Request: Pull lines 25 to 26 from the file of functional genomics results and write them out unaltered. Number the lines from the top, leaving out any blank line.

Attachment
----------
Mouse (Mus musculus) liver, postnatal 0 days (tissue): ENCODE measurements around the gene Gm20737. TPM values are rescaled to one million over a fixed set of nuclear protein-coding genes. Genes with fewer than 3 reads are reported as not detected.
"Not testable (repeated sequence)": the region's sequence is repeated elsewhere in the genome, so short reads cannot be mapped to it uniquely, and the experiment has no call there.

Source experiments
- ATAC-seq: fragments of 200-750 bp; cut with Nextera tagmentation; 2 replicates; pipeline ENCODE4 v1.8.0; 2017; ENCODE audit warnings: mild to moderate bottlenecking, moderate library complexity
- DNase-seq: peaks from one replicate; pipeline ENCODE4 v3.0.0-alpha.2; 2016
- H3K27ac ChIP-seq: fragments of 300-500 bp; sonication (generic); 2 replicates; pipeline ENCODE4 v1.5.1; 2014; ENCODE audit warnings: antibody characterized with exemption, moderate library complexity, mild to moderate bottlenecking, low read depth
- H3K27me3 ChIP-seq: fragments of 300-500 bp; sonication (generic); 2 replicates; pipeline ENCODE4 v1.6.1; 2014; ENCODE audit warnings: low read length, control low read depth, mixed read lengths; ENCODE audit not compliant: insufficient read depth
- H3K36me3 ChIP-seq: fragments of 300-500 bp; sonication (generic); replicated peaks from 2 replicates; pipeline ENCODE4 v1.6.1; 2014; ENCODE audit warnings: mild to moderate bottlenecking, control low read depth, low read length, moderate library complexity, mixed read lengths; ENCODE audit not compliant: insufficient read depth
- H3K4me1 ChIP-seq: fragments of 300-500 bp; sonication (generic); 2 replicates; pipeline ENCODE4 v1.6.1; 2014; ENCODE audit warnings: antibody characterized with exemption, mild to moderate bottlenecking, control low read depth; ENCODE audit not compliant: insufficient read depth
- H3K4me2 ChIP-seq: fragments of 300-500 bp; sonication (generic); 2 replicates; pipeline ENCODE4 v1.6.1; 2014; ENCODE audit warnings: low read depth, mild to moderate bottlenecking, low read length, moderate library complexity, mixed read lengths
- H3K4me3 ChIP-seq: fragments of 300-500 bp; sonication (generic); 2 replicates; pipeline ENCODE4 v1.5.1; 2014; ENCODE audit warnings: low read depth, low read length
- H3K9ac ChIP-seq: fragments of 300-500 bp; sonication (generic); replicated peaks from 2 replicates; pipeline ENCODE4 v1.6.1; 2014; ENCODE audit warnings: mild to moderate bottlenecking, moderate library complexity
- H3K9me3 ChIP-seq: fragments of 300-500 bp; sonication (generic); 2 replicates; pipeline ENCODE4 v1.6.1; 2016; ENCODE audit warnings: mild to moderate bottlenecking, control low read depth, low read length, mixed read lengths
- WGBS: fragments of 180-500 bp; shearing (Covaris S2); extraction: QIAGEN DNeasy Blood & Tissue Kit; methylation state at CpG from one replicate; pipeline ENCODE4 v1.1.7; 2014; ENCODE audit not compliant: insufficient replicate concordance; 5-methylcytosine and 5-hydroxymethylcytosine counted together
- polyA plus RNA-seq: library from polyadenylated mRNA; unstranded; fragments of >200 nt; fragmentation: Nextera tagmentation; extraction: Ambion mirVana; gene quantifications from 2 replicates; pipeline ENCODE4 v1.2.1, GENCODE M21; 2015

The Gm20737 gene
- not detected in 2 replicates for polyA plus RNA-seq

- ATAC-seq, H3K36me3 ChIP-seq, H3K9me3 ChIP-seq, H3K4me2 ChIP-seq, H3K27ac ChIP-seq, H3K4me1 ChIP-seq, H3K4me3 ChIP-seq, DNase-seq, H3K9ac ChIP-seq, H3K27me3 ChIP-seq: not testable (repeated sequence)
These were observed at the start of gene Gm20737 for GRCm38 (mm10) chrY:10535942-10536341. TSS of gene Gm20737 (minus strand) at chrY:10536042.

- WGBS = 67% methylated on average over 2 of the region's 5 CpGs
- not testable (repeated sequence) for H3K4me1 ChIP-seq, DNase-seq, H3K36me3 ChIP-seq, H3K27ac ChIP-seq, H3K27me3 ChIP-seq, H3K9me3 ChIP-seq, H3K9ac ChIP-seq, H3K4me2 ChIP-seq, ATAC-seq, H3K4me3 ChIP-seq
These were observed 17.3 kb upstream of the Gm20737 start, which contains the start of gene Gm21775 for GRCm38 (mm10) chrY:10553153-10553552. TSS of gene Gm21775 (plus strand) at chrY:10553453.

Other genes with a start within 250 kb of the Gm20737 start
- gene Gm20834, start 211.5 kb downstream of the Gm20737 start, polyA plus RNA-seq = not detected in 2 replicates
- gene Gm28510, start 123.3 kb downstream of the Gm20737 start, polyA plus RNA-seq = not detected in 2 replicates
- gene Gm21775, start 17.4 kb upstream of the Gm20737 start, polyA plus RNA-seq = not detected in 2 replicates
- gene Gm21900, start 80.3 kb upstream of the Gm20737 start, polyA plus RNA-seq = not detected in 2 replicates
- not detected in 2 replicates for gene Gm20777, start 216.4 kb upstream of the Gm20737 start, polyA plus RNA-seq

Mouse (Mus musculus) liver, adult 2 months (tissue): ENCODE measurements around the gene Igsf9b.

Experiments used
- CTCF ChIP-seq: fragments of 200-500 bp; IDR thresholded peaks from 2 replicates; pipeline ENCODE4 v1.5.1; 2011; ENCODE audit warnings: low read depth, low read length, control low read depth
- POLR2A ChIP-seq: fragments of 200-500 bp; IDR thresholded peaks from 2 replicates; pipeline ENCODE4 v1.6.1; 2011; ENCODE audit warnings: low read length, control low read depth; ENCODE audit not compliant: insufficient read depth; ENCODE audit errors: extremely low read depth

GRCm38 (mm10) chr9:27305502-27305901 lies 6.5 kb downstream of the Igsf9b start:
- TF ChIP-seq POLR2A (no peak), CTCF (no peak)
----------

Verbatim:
- gene Gm28510, start 123.3 kb downstream of the Gm20737 start, polyA plus RNA-seq = not detected in 2 replicates
- gene Gm21775, start 17.4 kb upstream of the Gm20737 start, polyA plus RNA-seq = not detected in 2 replicates